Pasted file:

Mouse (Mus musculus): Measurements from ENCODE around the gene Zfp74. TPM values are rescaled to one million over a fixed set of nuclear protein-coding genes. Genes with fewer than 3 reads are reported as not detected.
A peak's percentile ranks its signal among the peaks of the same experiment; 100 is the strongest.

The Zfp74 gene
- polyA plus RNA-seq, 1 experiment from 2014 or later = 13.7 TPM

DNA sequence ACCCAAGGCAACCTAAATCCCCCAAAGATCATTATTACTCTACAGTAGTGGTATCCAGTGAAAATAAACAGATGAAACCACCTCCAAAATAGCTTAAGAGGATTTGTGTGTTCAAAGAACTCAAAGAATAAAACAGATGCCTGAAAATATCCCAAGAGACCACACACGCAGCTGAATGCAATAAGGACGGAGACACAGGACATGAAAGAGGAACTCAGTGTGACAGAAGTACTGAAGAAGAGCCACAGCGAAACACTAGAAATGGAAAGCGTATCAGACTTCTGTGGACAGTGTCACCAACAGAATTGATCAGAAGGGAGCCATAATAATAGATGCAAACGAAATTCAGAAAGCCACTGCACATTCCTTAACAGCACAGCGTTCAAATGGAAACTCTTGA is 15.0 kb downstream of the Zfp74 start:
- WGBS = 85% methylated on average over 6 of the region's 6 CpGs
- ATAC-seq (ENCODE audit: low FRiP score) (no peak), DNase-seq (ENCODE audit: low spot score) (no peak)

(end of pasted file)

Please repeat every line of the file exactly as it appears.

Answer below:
Mouse (Mus musculus): Measurements from ENCODE around the gene Zfp74. TPM values are rescaled to one million over a fixed set of nuclear protein-coding genes. Genes with fewer than 3 reads are reported as not detected.
A peak's percentile ranks its signal among the peaks of the same experiment; 100 is the strongest.

The Zfp74 gene
- polyA plus RNA-seq, 1 experiment from 2014 or later = 13.7 TPM

DNA sequence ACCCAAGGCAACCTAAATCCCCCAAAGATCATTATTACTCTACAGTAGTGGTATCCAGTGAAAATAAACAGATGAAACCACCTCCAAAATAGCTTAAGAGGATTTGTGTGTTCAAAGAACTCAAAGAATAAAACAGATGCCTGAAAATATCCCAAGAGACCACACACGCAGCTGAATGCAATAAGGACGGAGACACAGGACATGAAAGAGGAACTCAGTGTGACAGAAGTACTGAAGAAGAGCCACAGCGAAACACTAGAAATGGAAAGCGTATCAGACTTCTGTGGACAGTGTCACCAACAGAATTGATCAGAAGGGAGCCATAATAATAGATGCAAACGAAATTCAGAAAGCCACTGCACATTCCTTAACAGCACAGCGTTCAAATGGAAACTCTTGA is 15.0 kb downstream of the Zfp74 start:
- WGBS = 85% methylated on average over 6 of the region's 6 CpGs
- ATAC-seq (ENCODE audit: low FRiP score) (no peak), DNase-seq (ENCODE audit: low spot score) (no peak)